Apologies for the length. I just got a bit carried away. I hope you'll think in a good way.
Yesterday's chores were neither numerous or onerous but they had to get done. And they were by mid-afternoon. An occasional glance at the weather radar told me that the mid-day storms were likely raising water levels, improving trout habitat. However it wasn’t clear if the event was of the "good for trout, okay for fisherpersons" variety or the "chocolate milk, swirling waters of death" type. At a minimum, I figured they were convincing the crowds to stay at home on a Saturday afternoon so I'd have some elbow room on the water.

As I drove north on Route 8 the clouds played their little game with me. First clearing and giving hope and then racing back pressing down from above. I certainly wasn't expecting sunny skies but something a bit more optimistic would have been appreciated.

The water was cool and rising. Not muddy but certainly stained and full of the minor flotsam that rising water sweeps from the banks including a Red Bull can that floated by just out of reach. I knew the junk in the water would mean more than a few false strikes on the nymph rig as I caught a twig here and there but such is the price of fishing when one can, not when you want to.

A popular run with a large triangular rock was my starting point. Ross was there on Friday morning and managed a twenty inch Bow, fat and spunky. Such good mojo is bound to rub off and while I wasn't catching twenty inch fish I did manage a few in the fourteen plus range. All came to a #16 Lightning Bug ignoring the PT dropper.

Triangle Rock

As I moved up into the riffle the fishing slowed though I was drifting my rig over water that I knew to be productive. It's one of those spots that most people will wade into without fishing. It's the place you're standing that holds some very nice fish not the deep water beyond. It’s one of those places where a little experience on the water can dramatically improve results.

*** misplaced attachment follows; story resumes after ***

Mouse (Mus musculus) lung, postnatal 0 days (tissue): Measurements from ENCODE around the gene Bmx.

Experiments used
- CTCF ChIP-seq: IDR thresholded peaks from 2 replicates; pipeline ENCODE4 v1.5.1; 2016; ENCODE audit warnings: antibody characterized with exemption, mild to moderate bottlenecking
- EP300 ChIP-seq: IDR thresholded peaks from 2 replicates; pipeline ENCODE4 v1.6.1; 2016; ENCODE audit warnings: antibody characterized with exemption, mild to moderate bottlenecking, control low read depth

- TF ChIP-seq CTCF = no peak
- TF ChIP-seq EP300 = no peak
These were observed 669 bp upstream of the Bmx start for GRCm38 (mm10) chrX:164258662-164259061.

It wasn't until I got a vicious strike on my indicator -- one of those twist on pill shaped things -- that I figured out the fish were looking up instead of down at my nymphs. As I considered my fly options I did glance at the emerger that had worked earlier but something about this water said "Usual".

And then I heard Fran Betters telling me back in 2007 what a great fly the Bomber was for fast water. So on went a #14 Bomber. It got lots of interest and a couple of fish from a three inch Parr to a fourteen inch Brown (while being skated at the end of the drift). Again, Fran’s advice to give the fly a little motion played out well.

Along the way I met, Ira, a new Resident down at Yale New Haven Hospital who had been given two days parole from the hard labor that is Residency. We swapped some tales, a fly, and I shared a few good places to find fish. I don’t miss that whole period where you’re new at a career. Career maturity is a much more comfortable place.

Ira fishing downstream from me

My goal for the evening was a flat piece of water where I had a bit of spectacular fishing during a Sulphur hatch last June. Around 7 p.m. I walked up there and gazed upon water that appeared lifeless despite a nice hatch of what looked like March Browns mixed with Sulphurs and Caddis. The head of the pool nymphed well so I decided that would be my target until I saw something on the surface.

By the time I got to the head of the pool a light, sporadic rain had turned to something a bit more earnest. And it was the fat drops that just shouted “Thunderstorn”. No flashes or booms, but it just felt wrong. So, rather than risk a shocking, abrupt ending to my fishing career I headed back to the car, not to quit the field but, to find water where the air wasn’t quite so damp.

Another large pool downstream was both dry and sparsely populated. By the time I had the vest back on one of the three cars had departed and the sweet piece of water I intended to fish was devoid of fisherpersons.

And so I went to work with a nymph rig.

Here the Lightning Bug was ignored but the Pheasant Tail did the yeoman’s work. The best fish of the evening was a 18+ inch Brown that took the PT. The PT had caught the fish by only the slightest margin on the upper lip but the hook held and the fish came to hand.

A Brown from the Pool of Death

The most rewarding fish of the evening was a wild Brown in the eight inch range. The fight was vigorous and the fish simply stunning in both coloration and patterning. Unfortunately, he was so spunky he managed to slip the hand in between hitting the shutter button and the flash firing. At least he’s out there to grow larger and wilder.

I swear there was a fish here a moment ago

The rain followed and began to alternately spit and pour with brief respites in between. There were a few risers in the normal lanes but nothing steady. The evening’s dry fly events were not to be. I cast a bit with an emerger and a spinner but it was that half-hearted prospecting that is done when you know it’s over but don’t want to let go.

It was an evening.

As noted by others, the fishing has been good this spring. Perhaps too good. Nature has a way of sorting things out, achieving equilibrium. It might turn out to be a slow summer. Or a maybe a bad year next year. But make no mistake equilibrium is coming.

Let's just hope that the fishing is good till then.